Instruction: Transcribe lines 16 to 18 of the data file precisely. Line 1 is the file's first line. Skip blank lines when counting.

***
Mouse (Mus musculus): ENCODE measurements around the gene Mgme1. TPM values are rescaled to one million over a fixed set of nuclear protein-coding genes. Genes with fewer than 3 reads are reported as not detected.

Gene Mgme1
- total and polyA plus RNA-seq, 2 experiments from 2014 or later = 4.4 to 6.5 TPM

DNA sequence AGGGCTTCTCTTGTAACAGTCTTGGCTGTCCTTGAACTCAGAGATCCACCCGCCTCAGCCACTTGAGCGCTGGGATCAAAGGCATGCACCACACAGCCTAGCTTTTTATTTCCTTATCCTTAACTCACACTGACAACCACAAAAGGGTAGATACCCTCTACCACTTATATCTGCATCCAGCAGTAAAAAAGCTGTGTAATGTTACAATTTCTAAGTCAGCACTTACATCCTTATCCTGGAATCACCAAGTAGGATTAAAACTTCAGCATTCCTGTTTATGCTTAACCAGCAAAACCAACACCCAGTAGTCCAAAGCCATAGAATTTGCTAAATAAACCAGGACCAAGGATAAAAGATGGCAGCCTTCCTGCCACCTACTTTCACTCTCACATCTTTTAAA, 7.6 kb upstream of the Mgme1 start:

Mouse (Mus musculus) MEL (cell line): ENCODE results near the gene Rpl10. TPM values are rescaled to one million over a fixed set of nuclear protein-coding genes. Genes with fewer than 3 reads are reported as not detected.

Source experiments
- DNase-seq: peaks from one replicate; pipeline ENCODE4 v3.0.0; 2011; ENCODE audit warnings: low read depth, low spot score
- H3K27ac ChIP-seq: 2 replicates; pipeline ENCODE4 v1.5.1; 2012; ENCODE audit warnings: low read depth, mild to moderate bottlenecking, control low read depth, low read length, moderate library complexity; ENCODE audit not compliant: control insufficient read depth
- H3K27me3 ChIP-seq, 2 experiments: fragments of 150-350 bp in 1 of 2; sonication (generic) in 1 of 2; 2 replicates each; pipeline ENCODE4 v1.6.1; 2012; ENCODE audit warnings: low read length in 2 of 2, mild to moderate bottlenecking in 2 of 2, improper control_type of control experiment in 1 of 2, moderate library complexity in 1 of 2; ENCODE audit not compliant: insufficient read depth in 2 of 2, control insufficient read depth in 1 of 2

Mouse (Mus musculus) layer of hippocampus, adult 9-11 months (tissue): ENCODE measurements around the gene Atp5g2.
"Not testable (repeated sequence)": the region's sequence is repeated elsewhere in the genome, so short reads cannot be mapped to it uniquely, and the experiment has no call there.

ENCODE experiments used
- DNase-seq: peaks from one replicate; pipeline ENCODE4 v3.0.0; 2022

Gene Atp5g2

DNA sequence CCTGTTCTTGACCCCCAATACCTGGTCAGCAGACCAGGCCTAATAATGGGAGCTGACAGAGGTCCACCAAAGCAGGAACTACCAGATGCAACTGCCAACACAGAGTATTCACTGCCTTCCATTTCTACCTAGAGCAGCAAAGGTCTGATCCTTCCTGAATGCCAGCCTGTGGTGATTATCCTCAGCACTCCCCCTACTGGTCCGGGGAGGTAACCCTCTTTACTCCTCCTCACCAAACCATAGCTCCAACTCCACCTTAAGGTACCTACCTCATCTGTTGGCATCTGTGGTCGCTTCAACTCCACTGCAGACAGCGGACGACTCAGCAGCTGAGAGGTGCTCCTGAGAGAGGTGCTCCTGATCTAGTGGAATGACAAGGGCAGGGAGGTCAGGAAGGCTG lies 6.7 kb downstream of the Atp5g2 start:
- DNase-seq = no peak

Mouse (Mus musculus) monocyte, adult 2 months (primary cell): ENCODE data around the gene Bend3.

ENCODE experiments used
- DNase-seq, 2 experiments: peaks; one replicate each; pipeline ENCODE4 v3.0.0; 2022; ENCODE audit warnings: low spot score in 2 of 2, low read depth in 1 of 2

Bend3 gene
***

- DNase-seq = no peak

Mouse (Mus musculus) monocyte, adult 2 months (primary cell): ENCODE data around the gene Bend3.

ENCODE experiments used